Abstract: The wars in Afghanistan and Iraq have been notable for the high rates of traumatic brain injury (TBI) that have been incurred by the troops. Visual impairments often occur following TBI and present new challenges for rehabilitation. We describe a neurological vision rehabilitation therapy that addresses the unique needs of patients with vision loss that is due to TBI.
The wars in Afghanistan and Iraq have been notable for the high rates of traumatic brain injury (TBI) that have been incurred by the troops (Hayward, 2008). The need to develop effective rehabilitation strategies has been highlighted by service members who are returning with visual deficits secondary to brain injury. In 2003, the Western Blind Rehabilitation Center (WBRC), a center-based program at the Palo Alto Veteran's Affairs (VA) Medical Center, began to admit service members with neurological visual impairment, many of whom had "polytrauma" injuries. Polytrauma injuries are defined as multiple injuries, occurring simultaneously, in which one or a combination of injuries are life threatening. The injuries can include traumatic amputations, burns, penetrating injuries to one or more areas of the body, infections, paralysis, internal injuries resulting from a blast wave, and damage to the sensory organs (Ritenour & Baskin, 2008). TBI often accompanies polytrauma injuries and can range from mild to severe (Belanger, Kretzmer, Yoash-Gantz, Pickett, & Tupler, 2009; Taber, Warden, & Hurley, 2008). In these patients, TBI is often associated with a blast-related event, such as an improvised explosive device or a rocket-propelled grenade. However, brain injury can also result from gunshot wounds, motor vehicle accidents, anoxia, stroke, and other causes. The visual symptoms of a blastrelated TBI are often similar to the symptoms presented with other mechanisms of injury, such as stroke, motor vehicle accidents, falls, and assaults (Belanger et al., 2009; Brahm et al., 2009).
Patients with TBI at the Palo Alto VA often present with visual impairments and dysfunctions resulting from an injury to the brain, rather than a direct injury to the eye or orbit (Brahm et al., 2009; Cockerham et al., 2009; Goodrich, Kirby, Cockerham, Ingalla, & Lew 2007; Lew et al., 2007; Lew et al., 2009; Stelmack, Frith, Van Koevering, Rinne, & Stelmack, 2009). Injury to the brain will produce visual symptoms, depending on the area or areas of the brain in which damage occurred. Brain injury may result in reduced visual acuity, loss of a visual field (such as the nasal or temporal field and quandranopia and hemianopia either in the superior or inferior field), and binocular vision disorders. Accommodative dysfunctions, convergence insufficiency, and ocular motor deficits are examples of binocular vision disorders (Brahm et al., 2009; Goodrich et al., 2007; Lew et al., 2007). Functional implications of binocular vision disorders include reading difficulties (such as losing one's place, comprehension, and endurance), diplopia, eye fatigue, gait and postural imbalance, attention, and concentration.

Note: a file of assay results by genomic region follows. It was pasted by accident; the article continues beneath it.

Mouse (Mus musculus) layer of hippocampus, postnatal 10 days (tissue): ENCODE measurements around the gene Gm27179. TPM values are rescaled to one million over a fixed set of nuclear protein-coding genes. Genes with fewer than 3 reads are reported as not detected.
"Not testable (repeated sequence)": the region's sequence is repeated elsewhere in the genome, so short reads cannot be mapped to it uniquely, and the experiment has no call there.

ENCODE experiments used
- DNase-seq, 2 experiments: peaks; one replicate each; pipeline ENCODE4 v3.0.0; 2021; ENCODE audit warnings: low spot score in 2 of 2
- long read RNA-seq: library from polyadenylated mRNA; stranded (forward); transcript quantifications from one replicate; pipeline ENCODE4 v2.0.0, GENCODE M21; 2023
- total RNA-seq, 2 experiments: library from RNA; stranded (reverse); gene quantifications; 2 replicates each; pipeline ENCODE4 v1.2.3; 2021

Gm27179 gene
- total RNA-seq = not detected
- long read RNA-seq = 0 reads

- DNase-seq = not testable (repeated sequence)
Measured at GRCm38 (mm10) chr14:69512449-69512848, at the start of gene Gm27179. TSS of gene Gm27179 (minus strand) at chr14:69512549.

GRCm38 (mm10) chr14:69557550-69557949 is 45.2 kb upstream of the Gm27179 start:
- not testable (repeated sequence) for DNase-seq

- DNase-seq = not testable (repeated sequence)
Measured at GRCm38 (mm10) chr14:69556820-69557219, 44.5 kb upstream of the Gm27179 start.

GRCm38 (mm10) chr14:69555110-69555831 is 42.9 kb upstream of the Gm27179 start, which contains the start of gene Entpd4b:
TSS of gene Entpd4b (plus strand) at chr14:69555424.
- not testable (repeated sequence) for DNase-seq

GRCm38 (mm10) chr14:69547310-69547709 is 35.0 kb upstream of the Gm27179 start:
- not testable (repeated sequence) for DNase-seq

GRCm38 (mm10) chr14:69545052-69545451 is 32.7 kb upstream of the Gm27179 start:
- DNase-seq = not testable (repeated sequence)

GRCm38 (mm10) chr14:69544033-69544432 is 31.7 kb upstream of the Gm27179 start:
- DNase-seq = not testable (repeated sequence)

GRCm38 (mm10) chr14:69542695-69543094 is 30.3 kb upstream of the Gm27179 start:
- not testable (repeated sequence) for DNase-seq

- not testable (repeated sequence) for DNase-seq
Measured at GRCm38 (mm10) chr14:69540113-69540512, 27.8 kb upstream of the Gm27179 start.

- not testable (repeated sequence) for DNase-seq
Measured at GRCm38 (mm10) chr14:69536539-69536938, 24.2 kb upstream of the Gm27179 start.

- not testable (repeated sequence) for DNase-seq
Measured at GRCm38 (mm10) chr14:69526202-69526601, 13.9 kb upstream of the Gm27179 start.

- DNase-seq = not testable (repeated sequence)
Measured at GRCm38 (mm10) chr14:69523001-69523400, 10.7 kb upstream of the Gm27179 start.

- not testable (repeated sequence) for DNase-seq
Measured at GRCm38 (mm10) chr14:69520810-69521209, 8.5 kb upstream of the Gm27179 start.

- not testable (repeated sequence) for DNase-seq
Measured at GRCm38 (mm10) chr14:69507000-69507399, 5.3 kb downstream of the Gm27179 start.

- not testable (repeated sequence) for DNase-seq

The treatment of patients with neurological visual impairment secondary to brain injury can be challenging. For example, patients may have physical injuries and other limitations, including amputation, weakness, paralysis, or apraxia (the inability to carry out purposeful movements). Also challenging are the cognitive, language, and psychosocial issues that often accompany severe injury. The cognitive skills that may be affected include memory, judgment, mathematical skills, attention, and decision making. Language skills may also be affected in patients who are diagnosed with aphasia, the inability to produce or comprehend language. In many cases, the psychosocial issues that these patients face make the rehabilitation process more challenging. These issues may include posttraumatic stress disorder (PTSD), depression, anxiety, and sleep disorders (Vanderploeg, Belanger, & Curtiss, 2009). …